08 May 2019
At Google I/O 2019 keynote, Google announced a project called Live Relay which is basically a new accessibility feature. It is aimed at making it possible for people to communicate on phone calls even if they cannot speak or listen because of any reason. While it can be used by anyone, it is primarily aimed at disabled people who face difficulties on phone calls or simply can't take them altogether.
Live Relay is a combination of text-to-speech and speech recognition functionalities. It offers both these features depending on what is needed when. It means if there is a person who cannot speak, Live Relay will help him communicate by typing text which will then be read out loud to the other person on the call. Similarly, for those with hearing problems, it will transform spoken words into text so that they can read and understand.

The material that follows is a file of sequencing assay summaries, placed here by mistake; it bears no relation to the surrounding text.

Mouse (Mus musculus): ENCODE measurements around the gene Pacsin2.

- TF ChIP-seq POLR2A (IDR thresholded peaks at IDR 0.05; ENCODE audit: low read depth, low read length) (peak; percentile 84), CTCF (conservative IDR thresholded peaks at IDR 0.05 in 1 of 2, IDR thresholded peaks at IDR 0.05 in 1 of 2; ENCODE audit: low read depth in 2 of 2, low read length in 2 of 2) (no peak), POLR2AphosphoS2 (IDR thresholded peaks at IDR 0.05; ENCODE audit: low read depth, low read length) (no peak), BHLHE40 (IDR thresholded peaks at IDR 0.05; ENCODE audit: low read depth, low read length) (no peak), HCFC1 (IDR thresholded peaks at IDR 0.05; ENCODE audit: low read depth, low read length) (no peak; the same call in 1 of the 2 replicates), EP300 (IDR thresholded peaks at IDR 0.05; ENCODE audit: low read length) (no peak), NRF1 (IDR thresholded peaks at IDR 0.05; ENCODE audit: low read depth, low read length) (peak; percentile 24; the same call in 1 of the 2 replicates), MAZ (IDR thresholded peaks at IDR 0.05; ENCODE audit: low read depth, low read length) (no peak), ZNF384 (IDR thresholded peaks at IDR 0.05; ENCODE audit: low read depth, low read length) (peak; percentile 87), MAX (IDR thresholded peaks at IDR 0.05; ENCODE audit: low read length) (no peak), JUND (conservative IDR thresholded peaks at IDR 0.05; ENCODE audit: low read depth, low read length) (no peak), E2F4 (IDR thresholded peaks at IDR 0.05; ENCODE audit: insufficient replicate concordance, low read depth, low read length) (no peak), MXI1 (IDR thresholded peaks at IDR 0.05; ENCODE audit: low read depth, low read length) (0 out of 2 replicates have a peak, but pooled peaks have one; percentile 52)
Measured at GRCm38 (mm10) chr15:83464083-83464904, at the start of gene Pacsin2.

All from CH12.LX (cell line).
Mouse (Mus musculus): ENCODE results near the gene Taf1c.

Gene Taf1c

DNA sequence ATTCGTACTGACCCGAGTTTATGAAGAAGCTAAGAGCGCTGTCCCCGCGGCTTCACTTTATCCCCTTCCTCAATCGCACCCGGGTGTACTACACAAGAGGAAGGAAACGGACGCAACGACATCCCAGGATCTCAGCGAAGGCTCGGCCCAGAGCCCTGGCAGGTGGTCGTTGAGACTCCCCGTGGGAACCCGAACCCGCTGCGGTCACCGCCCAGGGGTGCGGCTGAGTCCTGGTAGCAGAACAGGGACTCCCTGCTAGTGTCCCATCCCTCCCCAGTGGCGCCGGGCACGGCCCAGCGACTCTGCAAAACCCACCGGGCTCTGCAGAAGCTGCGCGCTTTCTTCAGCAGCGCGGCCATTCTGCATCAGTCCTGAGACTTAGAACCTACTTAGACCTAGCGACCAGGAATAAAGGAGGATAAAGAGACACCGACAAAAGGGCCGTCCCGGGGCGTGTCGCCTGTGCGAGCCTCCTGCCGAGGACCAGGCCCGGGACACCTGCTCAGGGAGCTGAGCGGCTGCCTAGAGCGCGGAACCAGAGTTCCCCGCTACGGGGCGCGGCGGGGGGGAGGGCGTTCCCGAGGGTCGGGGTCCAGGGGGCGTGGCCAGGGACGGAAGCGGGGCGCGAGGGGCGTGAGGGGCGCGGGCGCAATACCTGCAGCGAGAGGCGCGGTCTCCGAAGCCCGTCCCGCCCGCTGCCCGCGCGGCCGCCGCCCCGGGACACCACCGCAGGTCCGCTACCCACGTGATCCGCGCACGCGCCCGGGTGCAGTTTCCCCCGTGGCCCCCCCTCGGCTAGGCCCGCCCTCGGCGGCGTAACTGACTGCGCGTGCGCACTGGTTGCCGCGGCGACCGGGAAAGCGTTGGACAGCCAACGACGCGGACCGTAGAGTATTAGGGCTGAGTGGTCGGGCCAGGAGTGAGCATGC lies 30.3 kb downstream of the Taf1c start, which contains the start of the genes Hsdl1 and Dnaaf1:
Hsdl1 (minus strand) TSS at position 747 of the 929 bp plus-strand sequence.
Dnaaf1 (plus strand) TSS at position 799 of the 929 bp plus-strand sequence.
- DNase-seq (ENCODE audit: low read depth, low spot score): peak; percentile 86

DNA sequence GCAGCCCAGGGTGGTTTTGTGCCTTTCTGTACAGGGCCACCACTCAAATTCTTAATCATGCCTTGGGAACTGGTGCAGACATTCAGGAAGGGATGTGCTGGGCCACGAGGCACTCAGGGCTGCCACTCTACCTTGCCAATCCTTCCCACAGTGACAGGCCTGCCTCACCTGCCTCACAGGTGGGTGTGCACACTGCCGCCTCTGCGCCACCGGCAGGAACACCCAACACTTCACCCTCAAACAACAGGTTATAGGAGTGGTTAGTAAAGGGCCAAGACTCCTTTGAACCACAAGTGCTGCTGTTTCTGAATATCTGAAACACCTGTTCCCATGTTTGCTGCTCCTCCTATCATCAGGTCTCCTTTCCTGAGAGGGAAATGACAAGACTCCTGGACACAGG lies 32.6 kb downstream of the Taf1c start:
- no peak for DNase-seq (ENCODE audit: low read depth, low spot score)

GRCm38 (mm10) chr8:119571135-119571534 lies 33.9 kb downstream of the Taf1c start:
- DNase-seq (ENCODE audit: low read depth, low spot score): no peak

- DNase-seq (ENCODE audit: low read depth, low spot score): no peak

The best part is that Live Relay does both these tasks on-device with no need of connecting with servers. It means a user does not have to rely on an active internet connection to make use of it. It also helps in keeping conversations private as no data is shared on the cloud.
Even though Live Relay is currently primarily aimed at people with disability, Google's ultimate goal is to make it useful for all types of users. It can be used in situations where you cannot speak because of your surroundings. The team is also working on adding real-time translation support so that users can make use of it even when communicating in a language they don't know or are not fluent in. The feature is currently in the research phase and will take some time before it can be made available for public use.